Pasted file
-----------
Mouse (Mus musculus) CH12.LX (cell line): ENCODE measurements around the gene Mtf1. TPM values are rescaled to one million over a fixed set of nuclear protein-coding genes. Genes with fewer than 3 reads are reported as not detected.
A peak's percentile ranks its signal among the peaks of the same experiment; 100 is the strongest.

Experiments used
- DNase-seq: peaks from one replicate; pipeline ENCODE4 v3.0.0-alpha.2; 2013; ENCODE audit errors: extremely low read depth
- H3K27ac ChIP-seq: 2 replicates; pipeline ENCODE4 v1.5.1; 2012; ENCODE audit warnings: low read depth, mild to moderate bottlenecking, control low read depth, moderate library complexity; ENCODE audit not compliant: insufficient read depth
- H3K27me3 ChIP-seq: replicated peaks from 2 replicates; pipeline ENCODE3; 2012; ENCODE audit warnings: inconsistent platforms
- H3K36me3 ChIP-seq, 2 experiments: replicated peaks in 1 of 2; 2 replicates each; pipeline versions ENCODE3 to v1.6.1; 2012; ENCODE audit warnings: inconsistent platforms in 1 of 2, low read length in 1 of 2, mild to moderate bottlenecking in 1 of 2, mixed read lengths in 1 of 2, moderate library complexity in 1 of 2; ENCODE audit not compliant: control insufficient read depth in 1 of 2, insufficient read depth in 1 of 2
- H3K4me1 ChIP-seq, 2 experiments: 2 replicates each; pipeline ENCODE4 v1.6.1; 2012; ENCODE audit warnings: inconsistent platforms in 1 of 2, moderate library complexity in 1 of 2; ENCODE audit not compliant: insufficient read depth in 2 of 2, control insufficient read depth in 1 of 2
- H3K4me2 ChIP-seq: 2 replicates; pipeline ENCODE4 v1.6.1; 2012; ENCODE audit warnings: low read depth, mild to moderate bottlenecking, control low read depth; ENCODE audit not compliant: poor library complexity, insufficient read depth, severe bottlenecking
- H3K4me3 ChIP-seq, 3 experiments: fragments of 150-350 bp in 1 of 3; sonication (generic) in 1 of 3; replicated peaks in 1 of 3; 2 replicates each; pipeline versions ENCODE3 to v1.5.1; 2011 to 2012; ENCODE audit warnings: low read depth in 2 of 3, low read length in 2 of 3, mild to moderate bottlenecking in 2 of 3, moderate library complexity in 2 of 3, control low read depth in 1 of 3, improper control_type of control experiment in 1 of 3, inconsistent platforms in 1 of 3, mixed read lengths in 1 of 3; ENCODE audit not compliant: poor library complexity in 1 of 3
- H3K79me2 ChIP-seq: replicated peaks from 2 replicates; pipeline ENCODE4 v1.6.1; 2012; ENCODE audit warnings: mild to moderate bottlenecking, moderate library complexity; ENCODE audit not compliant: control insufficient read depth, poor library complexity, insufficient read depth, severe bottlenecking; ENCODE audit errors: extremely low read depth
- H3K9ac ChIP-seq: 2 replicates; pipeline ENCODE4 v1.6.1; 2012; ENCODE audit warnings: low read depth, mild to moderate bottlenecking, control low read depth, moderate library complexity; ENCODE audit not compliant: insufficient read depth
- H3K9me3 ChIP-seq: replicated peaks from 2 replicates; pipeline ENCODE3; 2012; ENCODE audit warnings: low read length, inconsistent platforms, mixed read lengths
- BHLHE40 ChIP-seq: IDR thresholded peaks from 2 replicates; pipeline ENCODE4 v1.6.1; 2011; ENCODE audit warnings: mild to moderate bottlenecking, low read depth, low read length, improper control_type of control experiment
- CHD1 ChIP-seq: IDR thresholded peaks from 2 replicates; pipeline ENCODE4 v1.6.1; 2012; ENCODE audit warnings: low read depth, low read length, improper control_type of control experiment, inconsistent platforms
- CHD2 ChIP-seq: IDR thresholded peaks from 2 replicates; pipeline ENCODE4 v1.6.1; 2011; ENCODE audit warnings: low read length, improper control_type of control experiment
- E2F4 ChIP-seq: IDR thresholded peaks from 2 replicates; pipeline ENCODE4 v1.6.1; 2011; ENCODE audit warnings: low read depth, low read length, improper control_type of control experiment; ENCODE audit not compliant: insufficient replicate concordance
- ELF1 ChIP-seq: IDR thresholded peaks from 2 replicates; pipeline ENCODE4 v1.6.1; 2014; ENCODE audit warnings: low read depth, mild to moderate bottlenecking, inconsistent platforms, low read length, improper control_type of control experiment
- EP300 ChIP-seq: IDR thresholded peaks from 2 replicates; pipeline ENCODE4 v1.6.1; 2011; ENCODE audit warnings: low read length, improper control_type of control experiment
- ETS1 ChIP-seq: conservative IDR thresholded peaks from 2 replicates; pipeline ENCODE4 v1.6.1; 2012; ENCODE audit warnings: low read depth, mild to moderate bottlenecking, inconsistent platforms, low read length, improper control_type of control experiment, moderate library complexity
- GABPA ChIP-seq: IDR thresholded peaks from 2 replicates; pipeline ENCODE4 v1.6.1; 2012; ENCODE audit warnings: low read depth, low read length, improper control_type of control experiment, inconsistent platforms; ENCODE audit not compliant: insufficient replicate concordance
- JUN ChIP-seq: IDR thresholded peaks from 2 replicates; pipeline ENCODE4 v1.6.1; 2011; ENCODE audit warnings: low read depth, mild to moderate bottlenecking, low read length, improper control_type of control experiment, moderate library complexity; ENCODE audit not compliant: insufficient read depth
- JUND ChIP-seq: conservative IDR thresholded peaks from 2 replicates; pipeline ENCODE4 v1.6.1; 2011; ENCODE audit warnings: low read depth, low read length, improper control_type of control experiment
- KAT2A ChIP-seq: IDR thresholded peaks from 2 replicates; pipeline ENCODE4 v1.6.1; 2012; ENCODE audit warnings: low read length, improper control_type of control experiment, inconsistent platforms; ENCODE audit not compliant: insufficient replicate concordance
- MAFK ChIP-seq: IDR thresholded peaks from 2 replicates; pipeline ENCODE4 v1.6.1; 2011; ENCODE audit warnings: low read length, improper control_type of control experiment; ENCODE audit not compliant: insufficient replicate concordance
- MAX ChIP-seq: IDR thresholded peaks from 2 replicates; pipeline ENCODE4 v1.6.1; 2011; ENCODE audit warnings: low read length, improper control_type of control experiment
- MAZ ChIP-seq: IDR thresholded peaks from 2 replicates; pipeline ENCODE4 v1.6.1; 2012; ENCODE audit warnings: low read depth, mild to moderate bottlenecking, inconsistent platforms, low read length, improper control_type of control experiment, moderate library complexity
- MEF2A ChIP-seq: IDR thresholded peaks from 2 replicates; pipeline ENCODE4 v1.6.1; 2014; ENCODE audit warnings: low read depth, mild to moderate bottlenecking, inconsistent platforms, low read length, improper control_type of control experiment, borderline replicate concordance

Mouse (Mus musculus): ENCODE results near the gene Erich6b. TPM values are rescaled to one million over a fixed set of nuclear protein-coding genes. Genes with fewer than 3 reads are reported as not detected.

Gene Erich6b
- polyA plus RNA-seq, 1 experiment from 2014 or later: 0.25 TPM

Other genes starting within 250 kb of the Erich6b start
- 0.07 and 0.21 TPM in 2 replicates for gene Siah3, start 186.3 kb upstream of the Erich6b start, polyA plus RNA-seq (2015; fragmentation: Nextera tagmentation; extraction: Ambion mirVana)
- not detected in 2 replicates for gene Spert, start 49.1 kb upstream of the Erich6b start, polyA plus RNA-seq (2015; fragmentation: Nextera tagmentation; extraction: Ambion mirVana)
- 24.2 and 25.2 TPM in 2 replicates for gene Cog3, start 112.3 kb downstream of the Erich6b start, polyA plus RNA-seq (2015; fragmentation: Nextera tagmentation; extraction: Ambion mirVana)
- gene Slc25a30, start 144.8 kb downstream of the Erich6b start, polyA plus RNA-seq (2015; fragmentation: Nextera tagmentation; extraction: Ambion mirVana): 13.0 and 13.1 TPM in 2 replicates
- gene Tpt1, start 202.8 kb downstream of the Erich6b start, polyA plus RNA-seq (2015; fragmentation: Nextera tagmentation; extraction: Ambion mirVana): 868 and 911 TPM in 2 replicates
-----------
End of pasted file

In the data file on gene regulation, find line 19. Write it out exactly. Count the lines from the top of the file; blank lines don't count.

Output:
- EP300 ChIP-seq: IDR thresholded peaks from 2 replicates; pipeline ENCODE4 v1.6.1; 2011; ENCODE audit warnings: low read length, improper control_type of control experiment